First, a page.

The Grotto owner gave this friend a job selling sheet music at his piano store, and I do recall dropping her off once and that she had to snort crystal meth before heading in and told me I could chew the bag if I wanted (obviously, his attempts at employing her, trying to give her religion and making an upstanding citizen out of her weren't working too well).

Anyway, I never ate a Grotto corndog because they've always made me queasy (I also don't eat hotdogs, which people find hard to believe since I'm a junk food nut)  but I was very fond of their super-fried fries with special sauce that was likely just ketchup and mayonnaise. But I'm glad to see there's someone out there with nostalgia for Grotto cuisine.

Not My Nature

Not only is there a Xeroxed plea taped inside the bathroom stalls (well, technically, one stall) at my office for women with eating disorders to call a hotline, but there is also a disgusting plastic bottle of liquid soap that magically appears maybe every other day and is completely consumed by day’s end. Sometimes it’s chamomile, sometimes it’s lavender, but the icky product is called Liquid Nature, which doesn’t seem to be a legit consumer brand, as it turns up nothing on Google. There’s something cheap and gross about it, I’ll use the neon pink crud from the built in metal pumps before I touch the most unnatural stuff.

But what bothers me about it, other than it looking skuzzy (even lower brow than St. Ive’s—I know Suave is rock bottom, but there’s something about St. Ive’s that seems more off) is how quickly is gets used up. It’s like I’m surrounded by OCD hand washers—there are mountains of suds left behind in the sink—and apparently, pukers. Maybe they’re scrubbing all the regurgitation evidence from their fingers? Either way, there’s something seriously afoul in this office, and the bathroom behavior might be the least of it.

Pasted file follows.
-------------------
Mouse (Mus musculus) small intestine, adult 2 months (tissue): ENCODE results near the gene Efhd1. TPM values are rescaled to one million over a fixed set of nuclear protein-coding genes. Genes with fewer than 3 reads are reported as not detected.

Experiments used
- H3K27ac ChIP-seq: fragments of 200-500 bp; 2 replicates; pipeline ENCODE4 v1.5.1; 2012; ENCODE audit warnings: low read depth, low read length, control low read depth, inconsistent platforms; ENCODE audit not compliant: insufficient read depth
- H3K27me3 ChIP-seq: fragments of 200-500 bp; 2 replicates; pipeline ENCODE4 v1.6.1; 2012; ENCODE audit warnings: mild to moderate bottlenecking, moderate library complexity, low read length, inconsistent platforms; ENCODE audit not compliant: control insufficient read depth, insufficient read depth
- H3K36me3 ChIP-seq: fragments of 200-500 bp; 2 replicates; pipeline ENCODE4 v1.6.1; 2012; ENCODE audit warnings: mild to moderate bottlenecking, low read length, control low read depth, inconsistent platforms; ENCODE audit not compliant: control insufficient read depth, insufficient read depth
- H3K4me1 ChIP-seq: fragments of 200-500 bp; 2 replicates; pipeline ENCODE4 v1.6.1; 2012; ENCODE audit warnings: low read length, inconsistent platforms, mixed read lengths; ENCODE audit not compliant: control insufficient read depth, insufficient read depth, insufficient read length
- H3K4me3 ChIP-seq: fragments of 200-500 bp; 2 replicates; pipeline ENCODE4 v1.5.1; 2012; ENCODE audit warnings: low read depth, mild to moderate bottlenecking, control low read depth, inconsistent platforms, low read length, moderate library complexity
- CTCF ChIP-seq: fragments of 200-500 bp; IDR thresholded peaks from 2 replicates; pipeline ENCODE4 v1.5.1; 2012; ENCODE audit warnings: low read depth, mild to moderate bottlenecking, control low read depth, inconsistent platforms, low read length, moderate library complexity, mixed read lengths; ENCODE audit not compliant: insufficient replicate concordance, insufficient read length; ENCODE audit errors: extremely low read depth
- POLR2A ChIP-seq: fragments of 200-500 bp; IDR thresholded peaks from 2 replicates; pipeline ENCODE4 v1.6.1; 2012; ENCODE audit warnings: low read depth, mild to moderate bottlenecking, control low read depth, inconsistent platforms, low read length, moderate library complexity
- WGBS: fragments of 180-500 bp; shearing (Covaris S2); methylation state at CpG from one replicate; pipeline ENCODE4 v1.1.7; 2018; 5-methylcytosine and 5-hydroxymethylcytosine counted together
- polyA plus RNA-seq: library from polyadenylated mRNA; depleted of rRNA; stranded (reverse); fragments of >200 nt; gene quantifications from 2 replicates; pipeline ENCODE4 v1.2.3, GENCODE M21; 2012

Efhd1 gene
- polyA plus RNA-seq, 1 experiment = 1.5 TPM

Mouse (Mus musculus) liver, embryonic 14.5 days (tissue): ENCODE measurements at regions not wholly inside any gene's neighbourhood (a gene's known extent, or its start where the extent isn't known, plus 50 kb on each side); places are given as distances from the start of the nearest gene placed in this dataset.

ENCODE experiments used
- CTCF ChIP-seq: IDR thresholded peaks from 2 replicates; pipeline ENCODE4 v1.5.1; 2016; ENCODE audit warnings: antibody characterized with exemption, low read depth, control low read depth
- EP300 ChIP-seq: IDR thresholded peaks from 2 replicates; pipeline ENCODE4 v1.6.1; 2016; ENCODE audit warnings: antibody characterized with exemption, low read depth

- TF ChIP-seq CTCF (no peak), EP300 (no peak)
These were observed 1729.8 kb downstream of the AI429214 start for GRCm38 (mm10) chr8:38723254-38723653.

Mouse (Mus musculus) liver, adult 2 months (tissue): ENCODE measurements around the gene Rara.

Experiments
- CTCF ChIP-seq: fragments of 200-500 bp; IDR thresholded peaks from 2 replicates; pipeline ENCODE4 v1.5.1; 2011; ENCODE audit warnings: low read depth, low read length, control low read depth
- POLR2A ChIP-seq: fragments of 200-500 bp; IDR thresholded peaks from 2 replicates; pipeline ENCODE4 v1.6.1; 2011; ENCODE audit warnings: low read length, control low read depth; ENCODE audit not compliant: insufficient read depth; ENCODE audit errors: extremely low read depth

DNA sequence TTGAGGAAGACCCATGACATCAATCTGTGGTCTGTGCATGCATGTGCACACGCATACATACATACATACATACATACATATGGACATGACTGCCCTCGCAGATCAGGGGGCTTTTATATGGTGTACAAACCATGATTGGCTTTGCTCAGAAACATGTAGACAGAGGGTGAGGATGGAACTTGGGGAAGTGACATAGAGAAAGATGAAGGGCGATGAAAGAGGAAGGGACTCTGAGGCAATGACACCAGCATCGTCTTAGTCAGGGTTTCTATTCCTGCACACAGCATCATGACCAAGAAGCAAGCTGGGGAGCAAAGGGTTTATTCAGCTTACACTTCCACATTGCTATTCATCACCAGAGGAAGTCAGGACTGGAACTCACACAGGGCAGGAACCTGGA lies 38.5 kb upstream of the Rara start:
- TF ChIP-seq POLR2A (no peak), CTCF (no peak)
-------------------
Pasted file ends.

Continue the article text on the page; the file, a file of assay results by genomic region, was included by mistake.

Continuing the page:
Csea I know people think it’s silly to waste so much time and resources on a stuck cat, but I like cats, so too bad for the naysayers. But it has gotten out of control—bringing in an animal therapist, playing “soothing” whale sounds (do cats like mammoth water mammals? Whales, and all other sea creatures, scare the crap out of me) and my favorite: using a box of crying kittens as bait, hoping to trigger her maternal instincts. Fuck that. I know cats are animals, hence prone to natural impulses, but who says a female cat can’t resist the mewling of feline infants? Maybe the furry crybabies got on her nerves. I’d stay in the wall too. Ok, those kittens are pretty damn cute—Molly’s just heartless.

davidburke & donatella

I'm more of a fast food salad luncher, but in a perfect world I could do a two-hour fine dining meal on a daily basis. The $24 d&d price fixe is a pretty amazing value. Unfortunately, the circumstances completely distracted from any joy I might've derived from an otherwise swank meal. As they say, there's no such thing as a free lunch. I knew that when my department's director asked my supervisor and me to lunch that it wasn't for leisure's sake. Let's just say that this is the most disgruntling office I've ever worked in, and leave it at that.

I certainly didn't take any food photos during this business-esque meeting, though the presentation would've warranted it. Initially, you're presented with popovers in adorable individual copper pans. I chose the lobster bisque with green apple essence ($15 alone at dinner) as my first course, which comes in a deep bowl with a long cylindrical lobster-filled egg roll laid across the top. The crisp skinny tube is designed to look like a firecracker with a little fuse sticking out one end that would be a mistake to eat.

Their market salad was speckled with shrimp, chicken, goat cheese, Asian pear, walnuts and bacon. I lost interest about 3/4 of the way through, the precise moment when the serious talking began. I didn't even finish the damn thing, which isn't like me at all. I was able to eat most of my generously portioned caramelized apple tart. One glass of Riesling was hardly enough to get me through this afternoon annoyance.

davidburke & donatella * E. 61st St., New York, NY